When we saw that ASUS had announced the unveiling event of the Padfone 2, our first thoughts were, when exactly did the original Padfone launch?
Honestly, we couldn't come-up with an answer, only that it was supposed to have hit EU shores this June, plagued by stock delays for Qualcomm's Snapdragon S4 SoCs. Though it's possible to buy the Padfone on the net, it's never been available with any of the major retailers and has most certainly slipped under the PR radar, with a few international reviews here and there.
Why then should we be interested/excited with the upcoming announcement of the Padfone 2, which, will take place on October 16th in Milan?
Image Credit: The Verge
For one, Qualcomm seems to have, for the most part, dealt with its production delays. If we look at the original Padfone, though the design felt a little bland it was by no means basic. It was well constructed, small and light, offering-up a modest 4.3in screen for those yet unwilling to super-size, whilst at the same time, packed the same heat as you'd find in the HTC One X (LTE) and Galaxy SIII (LTE).
Android fans would perhaps appreciate that the original device stuck pretty close to the stock release of Android 4.0 and was port friendly, with native microUSB and microHDMI directly on the phone itself. The Camera was bang up-to-date at 8-megapixels though the screen, despite being a Super AMOLED, was limited at a resolution of 960 x 540.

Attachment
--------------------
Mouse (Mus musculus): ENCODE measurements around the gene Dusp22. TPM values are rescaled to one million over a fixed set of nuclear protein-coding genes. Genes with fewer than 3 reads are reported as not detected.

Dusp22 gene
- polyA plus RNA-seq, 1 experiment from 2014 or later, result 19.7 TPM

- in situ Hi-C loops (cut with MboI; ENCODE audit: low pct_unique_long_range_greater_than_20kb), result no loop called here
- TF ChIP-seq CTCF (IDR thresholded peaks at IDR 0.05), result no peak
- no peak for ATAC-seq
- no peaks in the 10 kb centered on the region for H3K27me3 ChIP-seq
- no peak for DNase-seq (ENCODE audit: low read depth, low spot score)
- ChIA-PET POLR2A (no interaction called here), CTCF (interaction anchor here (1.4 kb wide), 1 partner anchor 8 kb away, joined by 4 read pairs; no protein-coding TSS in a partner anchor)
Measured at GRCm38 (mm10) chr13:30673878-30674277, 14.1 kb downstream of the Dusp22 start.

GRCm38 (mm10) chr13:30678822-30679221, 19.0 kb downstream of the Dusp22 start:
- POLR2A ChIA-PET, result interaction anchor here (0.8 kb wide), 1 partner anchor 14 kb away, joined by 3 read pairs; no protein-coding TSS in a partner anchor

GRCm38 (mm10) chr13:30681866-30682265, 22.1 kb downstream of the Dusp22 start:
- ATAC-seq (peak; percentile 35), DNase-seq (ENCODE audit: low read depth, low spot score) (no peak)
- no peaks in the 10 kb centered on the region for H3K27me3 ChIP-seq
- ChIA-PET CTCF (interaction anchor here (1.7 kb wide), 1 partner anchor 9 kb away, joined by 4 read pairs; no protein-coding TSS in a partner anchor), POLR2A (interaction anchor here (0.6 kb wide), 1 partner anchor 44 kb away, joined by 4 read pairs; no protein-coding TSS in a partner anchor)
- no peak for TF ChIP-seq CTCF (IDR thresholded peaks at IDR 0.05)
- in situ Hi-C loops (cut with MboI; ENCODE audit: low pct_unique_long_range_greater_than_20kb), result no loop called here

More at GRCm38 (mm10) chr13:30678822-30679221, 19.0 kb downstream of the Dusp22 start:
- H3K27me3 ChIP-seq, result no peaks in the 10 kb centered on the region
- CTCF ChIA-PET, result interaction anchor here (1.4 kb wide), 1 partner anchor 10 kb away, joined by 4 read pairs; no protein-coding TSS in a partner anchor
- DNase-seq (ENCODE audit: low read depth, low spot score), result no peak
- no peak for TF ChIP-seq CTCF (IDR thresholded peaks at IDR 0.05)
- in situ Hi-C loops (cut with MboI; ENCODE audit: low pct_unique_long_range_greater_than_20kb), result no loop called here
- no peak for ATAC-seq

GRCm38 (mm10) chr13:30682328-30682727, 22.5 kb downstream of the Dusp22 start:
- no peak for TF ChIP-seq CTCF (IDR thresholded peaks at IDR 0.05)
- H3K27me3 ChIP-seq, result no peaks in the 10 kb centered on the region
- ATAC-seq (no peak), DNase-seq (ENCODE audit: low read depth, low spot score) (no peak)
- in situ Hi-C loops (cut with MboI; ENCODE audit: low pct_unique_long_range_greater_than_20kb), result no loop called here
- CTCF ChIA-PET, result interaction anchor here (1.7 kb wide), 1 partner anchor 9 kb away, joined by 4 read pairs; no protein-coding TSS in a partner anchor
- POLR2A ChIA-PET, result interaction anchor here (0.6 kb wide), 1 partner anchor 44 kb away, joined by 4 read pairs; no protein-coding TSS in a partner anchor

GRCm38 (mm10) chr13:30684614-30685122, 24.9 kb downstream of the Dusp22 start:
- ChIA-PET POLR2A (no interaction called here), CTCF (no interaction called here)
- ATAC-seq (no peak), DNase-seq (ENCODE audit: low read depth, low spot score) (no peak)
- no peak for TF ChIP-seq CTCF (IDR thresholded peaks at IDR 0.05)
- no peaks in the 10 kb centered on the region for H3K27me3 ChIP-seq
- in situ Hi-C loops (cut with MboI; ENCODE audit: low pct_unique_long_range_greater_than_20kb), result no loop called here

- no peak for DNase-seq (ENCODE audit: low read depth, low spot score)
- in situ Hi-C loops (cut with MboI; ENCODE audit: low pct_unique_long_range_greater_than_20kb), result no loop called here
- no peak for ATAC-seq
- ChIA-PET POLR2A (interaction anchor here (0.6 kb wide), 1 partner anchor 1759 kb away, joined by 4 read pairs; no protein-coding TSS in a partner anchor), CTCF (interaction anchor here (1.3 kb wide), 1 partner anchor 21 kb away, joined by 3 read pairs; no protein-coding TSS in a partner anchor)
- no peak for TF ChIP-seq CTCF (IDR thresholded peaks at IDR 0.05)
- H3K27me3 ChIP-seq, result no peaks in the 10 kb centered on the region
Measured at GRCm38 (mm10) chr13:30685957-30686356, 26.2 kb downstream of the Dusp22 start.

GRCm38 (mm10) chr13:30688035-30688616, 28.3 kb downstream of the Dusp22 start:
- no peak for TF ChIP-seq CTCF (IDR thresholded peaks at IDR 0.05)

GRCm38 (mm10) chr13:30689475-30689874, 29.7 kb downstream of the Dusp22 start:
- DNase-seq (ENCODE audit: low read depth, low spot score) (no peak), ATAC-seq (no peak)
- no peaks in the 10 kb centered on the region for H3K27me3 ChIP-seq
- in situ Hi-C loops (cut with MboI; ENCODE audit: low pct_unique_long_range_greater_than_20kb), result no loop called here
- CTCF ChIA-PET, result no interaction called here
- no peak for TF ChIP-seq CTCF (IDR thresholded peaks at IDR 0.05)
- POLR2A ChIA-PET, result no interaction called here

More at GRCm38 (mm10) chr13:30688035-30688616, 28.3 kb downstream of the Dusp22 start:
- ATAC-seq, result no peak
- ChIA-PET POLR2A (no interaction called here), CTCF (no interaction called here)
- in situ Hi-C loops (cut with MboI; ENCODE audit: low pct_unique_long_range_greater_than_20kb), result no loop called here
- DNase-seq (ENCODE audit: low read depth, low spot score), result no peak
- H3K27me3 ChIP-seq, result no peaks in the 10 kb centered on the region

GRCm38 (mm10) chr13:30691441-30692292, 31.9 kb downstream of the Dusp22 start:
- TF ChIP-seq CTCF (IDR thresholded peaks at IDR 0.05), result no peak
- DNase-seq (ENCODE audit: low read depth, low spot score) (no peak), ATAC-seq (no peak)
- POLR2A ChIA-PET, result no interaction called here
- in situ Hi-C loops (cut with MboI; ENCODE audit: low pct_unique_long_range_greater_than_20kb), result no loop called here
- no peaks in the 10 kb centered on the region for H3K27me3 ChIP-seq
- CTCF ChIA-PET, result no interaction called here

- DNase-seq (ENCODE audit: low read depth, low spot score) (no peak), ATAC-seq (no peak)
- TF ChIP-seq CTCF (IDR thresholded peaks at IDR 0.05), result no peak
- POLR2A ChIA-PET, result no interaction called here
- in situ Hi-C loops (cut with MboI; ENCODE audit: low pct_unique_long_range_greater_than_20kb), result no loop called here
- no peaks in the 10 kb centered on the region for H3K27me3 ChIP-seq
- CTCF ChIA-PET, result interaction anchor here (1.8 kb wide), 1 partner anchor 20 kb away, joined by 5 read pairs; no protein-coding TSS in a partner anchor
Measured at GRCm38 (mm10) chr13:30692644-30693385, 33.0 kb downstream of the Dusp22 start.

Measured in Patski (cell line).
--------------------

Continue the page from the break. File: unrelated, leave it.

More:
Looking forward to the Padfone 2, many manufacturers chose to modify Android 4.0, adding a little polish to the OS, however, with Android 4.1, there's very little you would want to change; the UI is super smooth by default, with many little tweaks here and there and Google Now offering-up a somewhat more practical approach to services like Siri and S Voice. ASUS can again take a stock version of Android from the repository only this time, it'll have the premium appeal of some of the fine-tuned Android 4.0 distributions found on other high-end devices.
The story is much the same with the hardware; performance-wise, little needs to change, the Snapdragon S4 SoC of the original continues to offer plentiful performance and few manufacturers are blazing ahead with cameras beyond 8-megapixels. ASUS has but a few areas that it needs to focus on and, if it has, there's potential for a very appealing device.
- The Screen
- Needs to go 720p+ HD.
- The Design
- Needs to feel sleeker, less basic.
- The Tablet
- Needs one of the 1080p panels ASUS is now buying in bulk.
- Would benefit from a Wacom or more accurate digitizer pen system.
- Likewise, needs a design refresh.